Although both Hendricken and La Salle experienced enormous success in their campaigns, Erin Hanna believes that St. Mary’s Academy, Bay View, is currently on track to claim the distinction of having the most profitable Giving Tuesday fundraiser in the diocese. Hanna, the director of Institutional Advancement at the school, said that an anonymous donor has offered to match all donations up to $1.5 million. With the Bengals having already raised $75,000 on their own this Giving Tuesday, contributions from this generous benefactor will bring the total funds raised to a remarkable $150,000 — and Hanna says that the campaign is only just getting started.
“Giving Tuesday is just a part of a much larger match campaign we have going on this year. Our donor’s match campaign will continue running until June 30, 2021, and the funds raised will support academic priorities, programs, financial aid, and COVID-19 mitigation.”
Like other schools in the diocese, Bay View has dedicated much of this funding to tuition relief for struggling families, although they will also be using the proceeds to help the school adapt to the unique needs of COVID-era education.
“Earlier this year, we equipped our classrooms with state-of-the art virtual stations as part of our ‘You Choose’ academic format, which allows students to attend school safely in person, via a hybrid model, or remotely,” Hanna explains.
“The tremendous number of safety precautions and technology upgrades to our campus have not come without a heavy financial strain to the Academy’s operational budget, so gifts to the Bay View Fund have never been more important than they are this year.”
The theme of Bay View’s Giving Tuesday event was particularly novel — the alumnae have organized a “Decades Challenge” pitting different generations of Bay View graduates against one another in a competition to raise the most money for their alma mater.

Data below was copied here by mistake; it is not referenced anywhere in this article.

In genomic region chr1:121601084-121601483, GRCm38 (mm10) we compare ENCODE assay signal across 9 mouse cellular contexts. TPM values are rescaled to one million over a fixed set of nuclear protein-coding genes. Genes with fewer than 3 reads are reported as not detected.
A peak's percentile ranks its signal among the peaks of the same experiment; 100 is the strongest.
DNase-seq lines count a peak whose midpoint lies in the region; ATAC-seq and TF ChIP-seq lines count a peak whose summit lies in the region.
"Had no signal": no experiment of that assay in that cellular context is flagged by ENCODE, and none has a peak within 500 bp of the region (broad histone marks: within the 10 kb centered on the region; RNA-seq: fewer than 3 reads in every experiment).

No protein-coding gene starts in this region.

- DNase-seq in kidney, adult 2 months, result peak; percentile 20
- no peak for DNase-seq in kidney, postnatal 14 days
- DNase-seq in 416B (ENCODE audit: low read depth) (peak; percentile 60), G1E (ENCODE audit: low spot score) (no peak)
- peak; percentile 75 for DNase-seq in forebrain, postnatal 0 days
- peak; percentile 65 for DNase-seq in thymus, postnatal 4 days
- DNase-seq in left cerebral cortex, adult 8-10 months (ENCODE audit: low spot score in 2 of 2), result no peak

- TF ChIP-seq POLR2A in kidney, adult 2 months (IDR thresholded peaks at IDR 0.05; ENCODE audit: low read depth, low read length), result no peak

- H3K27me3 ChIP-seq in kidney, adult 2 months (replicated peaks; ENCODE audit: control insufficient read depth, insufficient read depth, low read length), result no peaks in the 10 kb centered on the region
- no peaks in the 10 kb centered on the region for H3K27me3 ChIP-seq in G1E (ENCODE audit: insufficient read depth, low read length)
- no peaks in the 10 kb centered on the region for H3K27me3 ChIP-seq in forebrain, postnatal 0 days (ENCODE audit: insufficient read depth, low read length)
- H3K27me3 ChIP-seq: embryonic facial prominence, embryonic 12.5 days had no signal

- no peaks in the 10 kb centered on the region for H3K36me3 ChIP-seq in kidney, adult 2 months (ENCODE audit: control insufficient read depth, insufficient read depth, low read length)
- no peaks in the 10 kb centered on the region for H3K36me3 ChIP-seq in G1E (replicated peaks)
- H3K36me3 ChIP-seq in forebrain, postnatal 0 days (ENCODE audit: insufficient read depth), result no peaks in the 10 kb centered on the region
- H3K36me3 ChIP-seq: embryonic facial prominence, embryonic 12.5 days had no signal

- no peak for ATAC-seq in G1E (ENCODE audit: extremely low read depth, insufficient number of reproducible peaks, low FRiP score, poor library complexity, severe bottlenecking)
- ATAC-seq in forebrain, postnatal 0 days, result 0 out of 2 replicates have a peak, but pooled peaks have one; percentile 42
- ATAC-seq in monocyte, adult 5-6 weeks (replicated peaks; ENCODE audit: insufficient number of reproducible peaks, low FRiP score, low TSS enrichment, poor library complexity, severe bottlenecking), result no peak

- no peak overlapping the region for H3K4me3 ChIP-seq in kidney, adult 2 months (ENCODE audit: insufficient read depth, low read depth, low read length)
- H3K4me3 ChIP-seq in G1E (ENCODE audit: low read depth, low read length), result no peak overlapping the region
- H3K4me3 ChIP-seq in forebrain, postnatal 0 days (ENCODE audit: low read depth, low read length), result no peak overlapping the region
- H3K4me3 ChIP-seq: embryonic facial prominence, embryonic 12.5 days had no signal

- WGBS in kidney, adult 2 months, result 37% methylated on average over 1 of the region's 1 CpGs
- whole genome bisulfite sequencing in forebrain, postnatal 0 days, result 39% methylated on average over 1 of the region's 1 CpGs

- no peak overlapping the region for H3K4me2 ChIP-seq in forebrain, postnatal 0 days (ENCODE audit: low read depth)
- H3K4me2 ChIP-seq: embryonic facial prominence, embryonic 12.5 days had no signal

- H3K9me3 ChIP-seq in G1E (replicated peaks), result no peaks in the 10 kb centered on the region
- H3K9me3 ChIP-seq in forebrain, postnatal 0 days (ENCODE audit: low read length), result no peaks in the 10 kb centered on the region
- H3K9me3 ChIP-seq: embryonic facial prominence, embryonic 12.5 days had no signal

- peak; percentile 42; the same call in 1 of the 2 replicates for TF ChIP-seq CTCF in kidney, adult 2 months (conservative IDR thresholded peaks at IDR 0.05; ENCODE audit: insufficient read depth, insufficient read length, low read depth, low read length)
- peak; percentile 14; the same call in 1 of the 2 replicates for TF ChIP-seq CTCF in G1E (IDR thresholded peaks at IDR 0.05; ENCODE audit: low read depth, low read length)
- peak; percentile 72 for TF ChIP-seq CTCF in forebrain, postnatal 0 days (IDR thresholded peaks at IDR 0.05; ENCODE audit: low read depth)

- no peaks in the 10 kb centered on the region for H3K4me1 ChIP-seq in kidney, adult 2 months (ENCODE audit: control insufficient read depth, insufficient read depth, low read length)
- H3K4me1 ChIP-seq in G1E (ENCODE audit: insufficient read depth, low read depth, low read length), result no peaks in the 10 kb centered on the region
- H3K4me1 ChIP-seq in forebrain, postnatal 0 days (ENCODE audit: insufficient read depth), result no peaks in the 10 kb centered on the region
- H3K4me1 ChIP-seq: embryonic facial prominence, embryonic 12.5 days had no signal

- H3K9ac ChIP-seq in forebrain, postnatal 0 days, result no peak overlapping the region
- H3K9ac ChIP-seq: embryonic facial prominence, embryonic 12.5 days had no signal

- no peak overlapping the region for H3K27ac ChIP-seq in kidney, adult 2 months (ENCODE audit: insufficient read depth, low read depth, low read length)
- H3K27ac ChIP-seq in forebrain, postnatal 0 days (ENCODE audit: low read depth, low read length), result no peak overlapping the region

“2020 has been a particularly difficult year for so many, so the decade challenge was really intended to just be some good, sisterly fun, while also raising important funding for the Academy during this unprecedented time,” Hanna explains, adding that she and the other members of the Advancement Office “had a blast going through old yearbooks looking for the perfect photos for the challenge.”
The challenge is scheduled to continue until Dec 31, when the winning decade will be declared and rewarded with commemorative Bay View facemasks — the perfect means of showing off school pride in the midst of a global pandemic.
According to Hanna, the competition is shaping up to be an extremely close one: “Currently, the 60s are in the lead for the highest amount raised, but our 80s alumnae have really been motivated by the big hair throwback and are right on their heels.”
Like Bay View, the Prout School took advantage of Giving Tuesday to promote an ongoing fundraising effort — in this case, raising money for the construction of a new athletic field for their soccer and lacrosse teams.
The Meghan C. Cooney Field will be named after a member of Prout’s Class of 1996 who passed away in 2007; she is remembered fondly by her former classmates, who are responsible for just over half of the $12,000 the school has raised so far.
In addition to our diocesan high schools, Rhode Island’s two Catholic colleges also benefitted from alumni generosity on Giving Tuesday.
Salve Regina University raised a total of $35,795 in their campaign, with the Providence Journal Charitable Legacy Fund having agreed to match the first $25,000 in donations.
In addition to providing for scholarships and financial aid, a portion of this money will be used to establish the Mercy Emergency Relief Fund, which will seek to support students personally affected by the pandemic.
Providence College, meanwhile, managed to raise $200,000 in one day with their fundraiser, which will also be devoted to COVID-related expenses.
An infographic provided by the school allowed donors to see the expenses which their gift will help to defray: a $25 donation will pay for one Student Protection Kit (consisting of a face mask, hand sanitizer, and other pandemic necessities) while a $1,000 donation will fund one day of COVID testing at the college (which expects to perform 400 tests a day when in-person classes resume).
Although Giving Tuesday may have come and gone, all of the schools mentioned above are still accepting donations from any alumni or friends who might be a bit late in joining the season of giving. Donations may be made on the website of each school and will certainly make an enormous impact in the lives of students throughout the diocese during this difficult time.